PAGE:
Posted by: Rojo at November 18, 2007 10:20 PM

maybe pervez and benazir can set up a timeshare in dubai -- "separated by politics, united by ridiculous ultra-condo prices"

Posted by: hapa at November 19, 2007 01:18 AM

Don: Thanks for the link. My link to the Independent works but it's very slow and I imagine that it can easily fail. (Don't know what's with the Independent but they've had web trouble lately.)

Posted by: Bernard Chazelle at November 19, 2007 02:33 AM

Is it too early to erect monuments to George W. Bush as the man who almost single-handedly destroyed the American Empire? Or should we wait unti he's out of office first?

Posted by: SteveB at November 19, 2007 09:21 AM

Is it possible to look at it as Bush being the Supreme Traitor? That he's working specifically for Oil and specifically against American interests and American traditions like the Constitution? Not accidentally, but intentionally. Maybe he's really working for Germany, like his granddad. Heck, what was the chopping up of Yugoslavia other than a replay of German strategic goals of the 1940s (I know, that one was on a Clinton, but what ultimate difference?).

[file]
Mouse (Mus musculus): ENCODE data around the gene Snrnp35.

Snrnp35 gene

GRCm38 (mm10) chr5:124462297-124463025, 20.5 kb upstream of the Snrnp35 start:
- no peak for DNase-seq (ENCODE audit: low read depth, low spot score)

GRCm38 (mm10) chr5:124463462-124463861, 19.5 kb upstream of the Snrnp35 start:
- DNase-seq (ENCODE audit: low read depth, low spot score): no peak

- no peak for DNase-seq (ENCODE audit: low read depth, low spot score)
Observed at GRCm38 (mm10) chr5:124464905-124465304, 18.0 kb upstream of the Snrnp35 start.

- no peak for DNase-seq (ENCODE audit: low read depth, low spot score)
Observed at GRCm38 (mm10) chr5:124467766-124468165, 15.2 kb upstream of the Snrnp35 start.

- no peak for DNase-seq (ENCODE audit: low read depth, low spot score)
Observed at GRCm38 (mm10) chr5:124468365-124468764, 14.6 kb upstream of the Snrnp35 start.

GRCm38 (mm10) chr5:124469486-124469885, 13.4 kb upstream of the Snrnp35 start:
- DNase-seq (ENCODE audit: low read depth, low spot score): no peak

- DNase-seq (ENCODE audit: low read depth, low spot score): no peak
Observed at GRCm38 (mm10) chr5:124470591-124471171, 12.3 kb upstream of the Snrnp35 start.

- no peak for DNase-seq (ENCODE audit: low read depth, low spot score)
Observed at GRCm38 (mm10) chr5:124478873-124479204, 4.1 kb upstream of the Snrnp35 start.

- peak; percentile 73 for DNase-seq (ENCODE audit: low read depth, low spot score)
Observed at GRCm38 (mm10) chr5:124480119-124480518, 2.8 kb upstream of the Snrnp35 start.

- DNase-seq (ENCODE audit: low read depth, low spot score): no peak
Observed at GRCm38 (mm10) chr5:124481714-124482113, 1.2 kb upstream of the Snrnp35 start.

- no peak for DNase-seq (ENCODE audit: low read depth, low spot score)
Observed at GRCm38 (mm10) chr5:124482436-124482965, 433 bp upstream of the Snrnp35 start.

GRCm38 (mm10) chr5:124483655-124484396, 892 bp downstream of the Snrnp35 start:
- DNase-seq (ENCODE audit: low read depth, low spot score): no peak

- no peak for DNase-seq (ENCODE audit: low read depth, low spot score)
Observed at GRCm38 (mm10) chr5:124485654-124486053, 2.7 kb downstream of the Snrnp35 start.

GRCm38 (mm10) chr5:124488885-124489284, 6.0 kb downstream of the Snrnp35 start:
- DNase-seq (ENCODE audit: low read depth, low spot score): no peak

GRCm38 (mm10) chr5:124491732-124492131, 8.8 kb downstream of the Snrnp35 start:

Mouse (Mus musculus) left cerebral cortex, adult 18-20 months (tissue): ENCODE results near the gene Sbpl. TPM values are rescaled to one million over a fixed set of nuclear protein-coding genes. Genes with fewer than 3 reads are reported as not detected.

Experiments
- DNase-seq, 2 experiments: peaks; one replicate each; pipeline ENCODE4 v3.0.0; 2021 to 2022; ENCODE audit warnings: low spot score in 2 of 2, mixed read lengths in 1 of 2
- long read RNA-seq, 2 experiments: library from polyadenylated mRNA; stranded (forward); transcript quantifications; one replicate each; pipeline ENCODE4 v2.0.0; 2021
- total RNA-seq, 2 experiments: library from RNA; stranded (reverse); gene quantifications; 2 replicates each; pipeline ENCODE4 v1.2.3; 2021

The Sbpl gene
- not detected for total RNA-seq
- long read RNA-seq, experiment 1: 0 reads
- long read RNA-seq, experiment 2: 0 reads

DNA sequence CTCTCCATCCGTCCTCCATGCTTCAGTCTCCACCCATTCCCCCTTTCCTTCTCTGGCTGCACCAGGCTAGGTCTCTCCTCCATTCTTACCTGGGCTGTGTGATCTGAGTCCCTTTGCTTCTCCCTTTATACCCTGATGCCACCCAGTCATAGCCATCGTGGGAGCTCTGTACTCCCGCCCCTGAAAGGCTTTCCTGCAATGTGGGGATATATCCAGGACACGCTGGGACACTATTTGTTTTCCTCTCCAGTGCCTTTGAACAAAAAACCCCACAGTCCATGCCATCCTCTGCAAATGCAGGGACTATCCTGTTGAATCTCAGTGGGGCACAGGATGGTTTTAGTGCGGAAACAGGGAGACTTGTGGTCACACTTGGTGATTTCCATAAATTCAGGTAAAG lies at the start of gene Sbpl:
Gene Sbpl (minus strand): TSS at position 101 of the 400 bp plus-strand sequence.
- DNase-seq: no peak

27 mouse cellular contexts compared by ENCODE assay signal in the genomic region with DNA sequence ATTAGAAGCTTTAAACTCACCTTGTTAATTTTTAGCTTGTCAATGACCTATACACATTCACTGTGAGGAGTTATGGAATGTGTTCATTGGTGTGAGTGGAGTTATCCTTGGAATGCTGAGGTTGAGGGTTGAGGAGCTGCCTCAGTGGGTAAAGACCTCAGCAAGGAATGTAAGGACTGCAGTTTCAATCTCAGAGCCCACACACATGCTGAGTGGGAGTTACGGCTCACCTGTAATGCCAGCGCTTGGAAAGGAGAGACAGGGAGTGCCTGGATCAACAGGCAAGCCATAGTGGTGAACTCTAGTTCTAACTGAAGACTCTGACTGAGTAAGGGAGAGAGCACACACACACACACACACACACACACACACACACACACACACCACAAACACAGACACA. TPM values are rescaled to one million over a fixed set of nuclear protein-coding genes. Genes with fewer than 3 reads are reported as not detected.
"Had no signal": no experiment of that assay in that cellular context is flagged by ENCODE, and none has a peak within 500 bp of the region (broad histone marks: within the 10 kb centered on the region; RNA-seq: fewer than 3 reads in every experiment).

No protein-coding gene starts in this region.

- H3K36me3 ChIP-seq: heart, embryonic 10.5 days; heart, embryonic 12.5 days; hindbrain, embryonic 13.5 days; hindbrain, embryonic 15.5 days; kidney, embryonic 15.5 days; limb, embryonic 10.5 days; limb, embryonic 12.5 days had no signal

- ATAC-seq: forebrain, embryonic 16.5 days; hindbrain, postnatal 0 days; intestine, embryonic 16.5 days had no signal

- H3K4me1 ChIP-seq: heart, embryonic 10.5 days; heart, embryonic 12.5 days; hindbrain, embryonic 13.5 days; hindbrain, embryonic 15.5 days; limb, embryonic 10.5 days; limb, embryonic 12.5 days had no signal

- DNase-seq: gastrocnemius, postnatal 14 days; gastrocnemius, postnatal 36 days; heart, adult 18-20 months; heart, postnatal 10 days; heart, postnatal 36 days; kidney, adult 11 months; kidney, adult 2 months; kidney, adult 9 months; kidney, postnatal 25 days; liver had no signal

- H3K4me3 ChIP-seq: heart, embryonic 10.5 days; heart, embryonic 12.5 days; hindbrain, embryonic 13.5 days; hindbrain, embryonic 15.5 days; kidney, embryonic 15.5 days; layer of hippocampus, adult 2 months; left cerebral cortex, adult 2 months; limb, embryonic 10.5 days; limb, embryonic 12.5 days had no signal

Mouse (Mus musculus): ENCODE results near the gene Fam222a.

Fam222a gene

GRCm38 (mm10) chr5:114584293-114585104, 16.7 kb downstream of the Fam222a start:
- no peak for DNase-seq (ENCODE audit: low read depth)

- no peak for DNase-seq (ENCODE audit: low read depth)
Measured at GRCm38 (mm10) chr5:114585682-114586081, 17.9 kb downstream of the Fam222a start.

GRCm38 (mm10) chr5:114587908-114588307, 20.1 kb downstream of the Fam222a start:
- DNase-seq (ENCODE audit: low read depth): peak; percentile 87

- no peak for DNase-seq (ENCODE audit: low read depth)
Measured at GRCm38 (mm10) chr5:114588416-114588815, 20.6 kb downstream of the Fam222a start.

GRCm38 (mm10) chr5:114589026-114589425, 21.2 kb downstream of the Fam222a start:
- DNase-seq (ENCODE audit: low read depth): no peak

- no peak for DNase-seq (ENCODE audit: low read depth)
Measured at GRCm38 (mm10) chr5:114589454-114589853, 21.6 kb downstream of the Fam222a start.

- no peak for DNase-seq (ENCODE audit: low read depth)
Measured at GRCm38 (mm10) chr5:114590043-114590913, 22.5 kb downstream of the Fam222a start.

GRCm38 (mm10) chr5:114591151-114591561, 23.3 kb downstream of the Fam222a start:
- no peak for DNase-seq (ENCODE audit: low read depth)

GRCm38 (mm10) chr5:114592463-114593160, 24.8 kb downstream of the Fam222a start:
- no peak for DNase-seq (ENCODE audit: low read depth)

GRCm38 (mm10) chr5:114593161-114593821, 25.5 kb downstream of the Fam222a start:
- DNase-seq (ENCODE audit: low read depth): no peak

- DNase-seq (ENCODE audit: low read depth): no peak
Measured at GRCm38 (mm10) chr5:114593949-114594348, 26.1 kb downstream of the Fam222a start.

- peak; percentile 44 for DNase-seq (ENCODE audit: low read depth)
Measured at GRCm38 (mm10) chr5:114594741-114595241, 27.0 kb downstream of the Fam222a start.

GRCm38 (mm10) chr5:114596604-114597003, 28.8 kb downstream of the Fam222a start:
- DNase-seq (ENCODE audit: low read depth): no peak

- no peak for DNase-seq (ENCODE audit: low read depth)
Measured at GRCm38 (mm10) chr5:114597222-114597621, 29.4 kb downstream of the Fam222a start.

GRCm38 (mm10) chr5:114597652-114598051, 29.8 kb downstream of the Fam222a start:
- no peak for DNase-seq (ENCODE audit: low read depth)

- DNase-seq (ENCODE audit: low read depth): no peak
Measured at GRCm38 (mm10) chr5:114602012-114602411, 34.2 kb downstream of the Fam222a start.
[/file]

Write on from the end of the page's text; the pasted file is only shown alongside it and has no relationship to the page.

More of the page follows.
Look at Bush's palette of work over the last seven years. The Euro is up in value, Europe up in world prestige (compared to the U.S.). I suspect that Oil has no patriotic feelings beyond wanting soldiers and bombs to compel the owners of oil to give it up. As long as America bankrupts itself for the profit of Oil, Oil is on our side of the street. But only that long.

Posted by: Bob In Pacifica at November 19, 2007 09:36 AM

re: Bush as a possible Supreme Traitor

The commissioned officer's oath includes a warning against domestic enemies. ". . . I will support and defend the Constitution of the United States against all enemies, foreign or domestic . . ."

So besides considering Bush as a possible traitor, he has definitely proven to be a "domestic enemy" of the US Constitution. Of course he's had help from the congress, like on habeus and FISA.